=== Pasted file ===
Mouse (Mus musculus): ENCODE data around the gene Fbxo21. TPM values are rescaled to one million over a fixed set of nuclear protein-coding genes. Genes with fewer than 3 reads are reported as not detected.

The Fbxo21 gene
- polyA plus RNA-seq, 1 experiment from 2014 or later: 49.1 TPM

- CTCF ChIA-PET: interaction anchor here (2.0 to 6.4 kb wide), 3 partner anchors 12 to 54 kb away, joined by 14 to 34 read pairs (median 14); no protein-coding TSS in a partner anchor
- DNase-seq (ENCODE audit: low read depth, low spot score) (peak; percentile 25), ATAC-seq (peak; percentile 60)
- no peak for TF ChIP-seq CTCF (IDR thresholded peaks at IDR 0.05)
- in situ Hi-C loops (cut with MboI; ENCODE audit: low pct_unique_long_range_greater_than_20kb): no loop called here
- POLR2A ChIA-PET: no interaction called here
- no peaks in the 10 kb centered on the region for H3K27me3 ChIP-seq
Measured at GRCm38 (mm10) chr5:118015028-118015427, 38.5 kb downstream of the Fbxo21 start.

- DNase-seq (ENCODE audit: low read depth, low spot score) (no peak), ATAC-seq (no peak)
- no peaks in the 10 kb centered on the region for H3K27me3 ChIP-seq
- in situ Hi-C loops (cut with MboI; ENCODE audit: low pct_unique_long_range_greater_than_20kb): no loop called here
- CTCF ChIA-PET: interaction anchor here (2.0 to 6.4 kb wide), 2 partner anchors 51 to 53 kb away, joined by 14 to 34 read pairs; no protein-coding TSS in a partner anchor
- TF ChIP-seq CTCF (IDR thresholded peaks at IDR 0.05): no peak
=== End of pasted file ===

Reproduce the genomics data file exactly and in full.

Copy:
Mouse (Mus musculus): ENCODE data around the gene Fbxo21. TPM values are rescaled to one million over a fixed set of nuclear protein-coding genes. Genes with fewer than 3 reads are reported as not detected.

The Fbxo21 gene
- polyA plus RNA-seq, 1 experiment from 2014 or later: 49.1 TPM

- CTCF ChIA-PET: interaction anchor here (2.0 to 6.4 kb wide), 3 partner anchors 12 to 54 kb away, joined by 14 to 34 read pairs (median 14); no protein-coding TSS in a partner anchor
- DNase-seq (ENCODE audit: low read depth, low spot score) (peak; percentile 25), ATAC-seq (peak; percentile 60)
- no peak for TF ChIP-seq CTCF (IDR thresholded peaks at IDR 0.05)
- in situ Hi-C loops (cut with MboI; ENCODE audit: low pct_unique_long_range_greater_than_20kb): no loop called here
- POLR2A ChIA-PET: no interaction called here
- no peaks in the 10 kb centered on the region for H3K27me3 ChIP-seq
Measured at GRCm38 (mm10) chr5:118015028-118015427, 38.5 kb downstream of the Fbxo21 start.

- DNase-seq (ENCODE audit: low read depth, low spot score) (no peak), ATAC-seq (no peak)
- no peaks in the 10 kb centered on the region for H3K27me3 ChIP-seq
- in situ Hi-C loops (cut with MboI; ENCODE audit: low pct_unique_long_range_greater_than_20kb): no loop called here
- CTCF ChIA-PET: interaction anchor here (2.0 to 6.4 kb wide), 2 partner anchors 51 to 53 kb away, joined by 14 to 34 read pairs; no protein-coding TSS in a partner anchor
- TF ChIP-seq CTCF (IDR thresholded peaks at IDR 0.05): no peak